Yes, you read that headline correctly. The Pabst Brewing Company is pulling up its Midwest operation's stakes and moving to sunny Southern California. What could possibly go wrong?
Pabst Brewing Company - which has been long associated with blue collar, working class beer aficionados through the better part of the 20th century - has enjoyed a resurgence in popularity due, in no small part, to its popularity among urban "hipsters" in cities such as New York, San Francisco, Chicago, Seattle, Portland and Los Angeles. With nary an advertising presence, Pabst has enjoyed a strong brand recognition built seemingly on scenesters who view the Pabst brand as just outsider and quasi-tough enough to seemingly differentiate them from every other fixed gear-riding, indie-rock-listening-to-ing, tattoo-getting, shoe-hoarding, cheap beer-swilling individuals in really tight jeans.
Pabst Brewing Company, which is currently owned by billionaire investor C. Dean Metropoulos, has long considered itself (and its slew of subsidiary suds such as Blatz, Schlitz, Rainer, Old Milwaukee, Olympia, Colt 45, and many, many more) as the premier blue collar beer which made the Midwest the beer-brewing pride of America. Pabst, owned for about two decades by the charitable foundation of the late Los Angeles brewing mogul Paul Kalmanovitz was sold to Metropoulos after The Internal Revenue Service ordered the Kalmanovitz Charitable Foundation to sell the company due to federal law barring charities from owning a for-profit business for more than five years.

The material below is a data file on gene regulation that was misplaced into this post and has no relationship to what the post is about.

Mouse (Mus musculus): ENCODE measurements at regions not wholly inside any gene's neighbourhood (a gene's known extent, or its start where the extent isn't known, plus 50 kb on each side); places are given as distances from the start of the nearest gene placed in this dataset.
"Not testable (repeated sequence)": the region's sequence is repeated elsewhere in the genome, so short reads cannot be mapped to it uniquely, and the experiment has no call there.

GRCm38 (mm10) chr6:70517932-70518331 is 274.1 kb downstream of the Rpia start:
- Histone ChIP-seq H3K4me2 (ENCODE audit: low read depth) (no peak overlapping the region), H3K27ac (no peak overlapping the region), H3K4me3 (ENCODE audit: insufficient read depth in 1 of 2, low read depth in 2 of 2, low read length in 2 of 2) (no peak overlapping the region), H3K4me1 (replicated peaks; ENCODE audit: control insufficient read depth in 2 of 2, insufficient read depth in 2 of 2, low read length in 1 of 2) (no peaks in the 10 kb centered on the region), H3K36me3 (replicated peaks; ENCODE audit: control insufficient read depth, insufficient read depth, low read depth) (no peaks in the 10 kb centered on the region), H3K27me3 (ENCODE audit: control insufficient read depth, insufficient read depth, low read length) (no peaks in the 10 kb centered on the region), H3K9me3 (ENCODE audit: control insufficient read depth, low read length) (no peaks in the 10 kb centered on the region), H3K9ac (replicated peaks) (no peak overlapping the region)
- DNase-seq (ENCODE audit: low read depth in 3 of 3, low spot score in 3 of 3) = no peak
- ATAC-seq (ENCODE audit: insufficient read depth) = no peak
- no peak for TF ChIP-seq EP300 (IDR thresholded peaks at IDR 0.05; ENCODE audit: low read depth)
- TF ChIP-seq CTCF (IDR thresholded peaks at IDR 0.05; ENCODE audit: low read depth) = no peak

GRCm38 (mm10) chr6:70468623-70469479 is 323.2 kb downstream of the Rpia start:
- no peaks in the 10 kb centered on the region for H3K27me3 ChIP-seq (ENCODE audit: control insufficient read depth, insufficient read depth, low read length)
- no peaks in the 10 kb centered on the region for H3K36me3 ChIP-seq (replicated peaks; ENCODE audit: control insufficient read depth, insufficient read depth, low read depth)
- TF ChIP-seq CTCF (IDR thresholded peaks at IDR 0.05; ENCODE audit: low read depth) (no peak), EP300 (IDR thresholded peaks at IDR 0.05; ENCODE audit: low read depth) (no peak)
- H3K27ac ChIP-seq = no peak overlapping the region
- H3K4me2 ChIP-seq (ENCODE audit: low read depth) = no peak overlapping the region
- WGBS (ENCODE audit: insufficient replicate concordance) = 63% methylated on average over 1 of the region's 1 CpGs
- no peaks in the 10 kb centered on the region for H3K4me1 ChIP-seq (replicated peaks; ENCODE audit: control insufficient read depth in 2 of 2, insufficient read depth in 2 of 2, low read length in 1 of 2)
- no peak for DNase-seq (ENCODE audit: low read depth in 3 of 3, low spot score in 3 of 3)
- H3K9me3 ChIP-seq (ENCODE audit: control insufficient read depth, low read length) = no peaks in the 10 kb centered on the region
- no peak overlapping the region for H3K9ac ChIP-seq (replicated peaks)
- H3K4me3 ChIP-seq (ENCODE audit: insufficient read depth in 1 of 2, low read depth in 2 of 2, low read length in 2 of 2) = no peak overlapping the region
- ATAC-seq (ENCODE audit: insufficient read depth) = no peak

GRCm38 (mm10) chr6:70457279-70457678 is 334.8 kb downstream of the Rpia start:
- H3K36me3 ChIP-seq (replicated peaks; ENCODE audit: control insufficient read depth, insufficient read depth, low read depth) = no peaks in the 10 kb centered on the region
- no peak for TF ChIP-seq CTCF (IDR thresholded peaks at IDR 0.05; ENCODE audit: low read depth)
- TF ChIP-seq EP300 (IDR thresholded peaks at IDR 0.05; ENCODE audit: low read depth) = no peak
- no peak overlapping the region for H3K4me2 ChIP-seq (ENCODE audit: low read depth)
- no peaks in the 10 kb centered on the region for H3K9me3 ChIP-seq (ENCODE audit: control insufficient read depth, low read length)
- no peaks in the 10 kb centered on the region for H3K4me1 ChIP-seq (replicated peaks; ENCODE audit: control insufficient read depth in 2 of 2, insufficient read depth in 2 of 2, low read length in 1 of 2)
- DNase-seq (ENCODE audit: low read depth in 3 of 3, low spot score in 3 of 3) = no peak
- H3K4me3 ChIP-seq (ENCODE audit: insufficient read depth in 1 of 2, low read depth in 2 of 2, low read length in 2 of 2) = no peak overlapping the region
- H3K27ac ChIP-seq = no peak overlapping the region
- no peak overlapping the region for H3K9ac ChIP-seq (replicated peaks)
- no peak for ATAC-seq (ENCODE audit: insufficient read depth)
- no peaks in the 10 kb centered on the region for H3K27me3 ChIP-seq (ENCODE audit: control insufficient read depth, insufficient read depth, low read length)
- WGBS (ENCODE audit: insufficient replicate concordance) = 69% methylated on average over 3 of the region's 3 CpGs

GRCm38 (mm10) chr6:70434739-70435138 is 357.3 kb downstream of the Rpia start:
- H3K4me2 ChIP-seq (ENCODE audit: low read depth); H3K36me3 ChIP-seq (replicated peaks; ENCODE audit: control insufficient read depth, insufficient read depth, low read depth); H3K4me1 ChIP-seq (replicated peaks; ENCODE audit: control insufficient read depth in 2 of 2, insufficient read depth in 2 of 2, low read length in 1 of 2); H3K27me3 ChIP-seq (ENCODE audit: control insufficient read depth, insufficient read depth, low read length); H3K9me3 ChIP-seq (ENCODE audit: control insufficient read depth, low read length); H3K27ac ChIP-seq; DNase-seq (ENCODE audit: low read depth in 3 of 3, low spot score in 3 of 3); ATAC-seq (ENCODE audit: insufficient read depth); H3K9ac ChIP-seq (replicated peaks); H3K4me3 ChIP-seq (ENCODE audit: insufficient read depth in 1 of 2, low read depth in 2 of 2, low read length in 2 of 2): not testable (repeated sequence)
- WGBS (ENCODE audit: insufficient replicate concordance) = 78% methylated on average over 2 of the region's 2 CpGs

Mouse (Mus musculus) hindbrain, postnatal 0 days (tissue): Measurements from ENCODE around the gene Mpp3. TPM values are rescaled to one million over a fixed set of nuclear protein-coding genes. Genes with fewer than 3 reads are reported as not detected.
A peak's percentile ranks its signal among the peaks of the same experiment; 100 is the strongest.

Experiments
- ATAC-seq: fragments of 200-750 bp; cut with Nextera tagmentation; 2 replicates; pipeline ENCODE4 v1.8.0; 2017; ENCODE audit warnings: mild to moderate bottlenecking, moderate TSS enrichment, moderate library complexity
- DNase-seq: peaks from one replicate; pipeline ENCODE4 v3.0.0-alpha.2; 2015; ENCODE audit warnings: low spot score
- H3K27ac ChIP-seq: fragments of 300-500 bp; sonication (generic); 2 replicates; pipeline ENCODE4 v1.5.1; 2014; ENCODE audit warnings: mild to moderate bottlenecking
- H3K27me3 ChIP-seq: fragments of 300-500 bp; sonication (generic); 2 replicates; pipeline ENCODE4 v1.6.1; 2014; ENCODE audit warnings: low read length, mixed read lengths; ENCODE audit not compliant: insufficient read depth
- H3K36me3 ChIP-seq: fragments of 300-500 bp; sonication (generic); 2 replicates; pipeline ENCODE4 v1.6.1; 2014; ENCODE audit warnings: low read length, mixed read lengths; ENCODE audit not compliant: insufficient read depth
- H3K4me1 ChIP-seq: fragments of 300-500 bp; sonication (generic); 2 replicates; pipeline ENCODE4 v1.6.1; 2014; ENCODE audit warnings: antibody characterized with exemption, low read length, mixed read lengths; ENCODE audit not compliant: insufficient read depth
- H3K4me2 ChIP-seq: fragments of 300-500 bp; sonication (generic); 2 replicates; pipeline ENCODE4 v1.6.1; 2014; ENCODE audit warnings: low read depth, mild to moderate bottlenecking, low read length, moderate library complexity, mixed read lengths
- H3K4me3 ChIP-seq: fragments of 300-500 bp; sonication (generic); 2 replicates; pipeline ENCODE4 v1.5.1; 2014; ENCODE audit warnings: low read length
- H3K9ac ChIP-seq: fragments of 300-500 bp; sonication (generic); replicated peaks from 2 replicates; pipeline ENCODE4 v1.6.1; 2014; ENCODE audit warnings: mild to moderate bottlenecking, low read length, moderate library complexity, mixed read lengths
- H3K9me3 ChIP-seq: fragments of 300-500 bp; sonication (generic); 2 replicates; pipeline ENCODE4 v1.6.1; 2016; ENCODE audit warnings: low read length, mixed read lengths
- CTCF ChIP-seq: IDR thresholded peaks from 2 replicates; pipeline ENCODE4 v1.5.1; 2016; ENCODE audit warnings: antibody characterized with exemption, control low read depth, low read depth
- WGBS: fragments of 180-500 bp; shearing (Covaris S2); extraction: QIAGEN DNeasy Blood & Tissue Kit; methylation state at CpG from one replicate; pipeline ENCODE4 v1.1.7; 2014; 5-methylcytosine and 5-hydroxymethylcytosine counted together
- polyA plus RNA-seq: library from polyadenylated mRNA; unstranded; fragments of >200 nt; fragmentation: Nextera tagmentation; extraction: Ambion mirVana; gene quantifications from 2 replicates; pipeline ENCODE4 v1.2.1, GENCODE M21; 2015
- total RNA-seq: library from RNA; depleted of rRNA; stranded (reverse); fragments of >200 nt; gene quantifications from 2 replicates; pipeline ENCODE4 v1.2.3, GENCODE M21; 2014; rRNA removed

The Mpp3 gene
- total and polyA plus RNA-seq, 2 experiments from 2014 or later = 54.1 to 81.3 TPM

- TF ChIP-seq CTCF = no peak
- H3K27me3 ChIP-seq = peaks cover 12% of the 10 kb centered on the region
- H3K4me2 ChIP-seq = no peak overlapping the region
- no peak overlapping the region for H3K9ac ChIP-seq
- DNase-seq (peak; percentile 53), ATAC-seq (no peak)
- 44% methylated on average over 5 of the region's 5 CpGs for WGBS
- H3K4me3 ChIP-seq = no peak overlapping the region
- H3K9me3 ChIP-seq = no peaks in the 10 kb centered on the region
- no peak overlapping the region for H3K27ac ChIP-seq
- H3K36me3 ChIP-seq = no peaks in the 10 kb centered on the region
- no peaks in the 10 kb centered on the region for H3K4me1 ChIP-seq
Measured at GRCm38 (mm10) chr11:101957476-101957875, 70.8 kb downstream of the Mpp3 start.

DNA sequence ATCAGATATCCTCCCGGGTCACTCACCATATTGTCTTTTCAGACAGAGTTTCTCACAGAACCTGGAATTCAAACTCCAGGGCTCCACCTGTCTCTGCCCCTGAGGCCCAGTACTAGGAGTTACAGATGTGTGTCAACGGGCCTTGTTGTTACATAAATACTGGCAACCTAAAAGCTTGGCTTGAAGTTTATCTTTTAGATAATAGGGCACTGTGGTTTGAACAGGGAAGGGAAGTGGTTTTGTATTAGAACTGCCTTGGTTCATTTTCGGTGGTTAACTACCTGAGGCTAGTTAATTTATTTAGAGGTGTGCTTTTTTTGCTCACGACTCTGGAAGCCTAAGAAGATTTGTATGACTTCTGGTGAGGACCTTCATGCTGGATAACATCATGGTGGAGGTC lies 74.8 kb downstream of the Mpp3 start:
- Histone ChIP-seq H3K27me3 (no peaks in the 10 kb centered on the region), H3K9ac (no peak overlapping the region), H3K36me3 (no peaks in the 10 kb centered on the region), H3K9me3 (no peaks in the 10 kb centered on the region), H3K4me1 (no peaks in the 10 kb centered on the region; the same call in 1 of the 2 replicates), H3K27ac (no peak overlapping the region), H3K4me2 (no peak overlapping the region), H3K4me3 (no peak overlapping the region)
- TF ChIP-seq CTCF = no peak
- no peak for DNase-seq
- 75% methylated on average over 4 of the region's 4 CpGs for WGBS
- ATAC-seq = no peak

The reins of the Pabst Brewing Company's daily operations were handed over to Metropoulos' two sons, Daren and Evan, both of which live in Los Angeles, hence the operational move from the suburbs of Chicago to the Celluloid City (the brewing itself, which is handled by the Miller Brewing Company, will still take place in the Midwest). The Metropoulos' Brothers promise a sparkling new re-branding campaign involving celebrities and sports stars. But is all this high-glitz brand designing in sharp contrast to what made the Pabst brand so alluring and marginally profitable in the first place?
Pabst Blue Ribbon (or "PBR" as it is affectionately called) enjoys a certain air of understated/overrated working class, tough-as-nails charm. It's no muss, no fuss blue, white and red design has changed ever so slightly over the years (read: decades) and the Pabst brand succeeds largely in part to it's perception as both an "every man" beer, and the fact that its marketing campaign is virtually nonexistent and word-of-mouth (no insulting print or television advertisements featuring scantily clad women or doofus bro hams in idiot scenarios, it seems, were necessary to move this brew). Pabst is what it's always been; a decent beer at a nominal price.
Moving the Pabst Brewing Company's headquarters to Los Angeles (the one American city above all others which is perceived as being distinctly un-working class, un-blue collar) may hurt the Pabst image. However, it simply seems like an odd, perplexing move (both literally and figuratively). Adding a new marketing blitz featuring celebrities you know can afford and drink better, more expensive alcoholic beverages is akin to dressing Archie Bunker up in Phat Farm clothing and making him party with Jay-Z. Possibly not the best idea for this storied beer brand.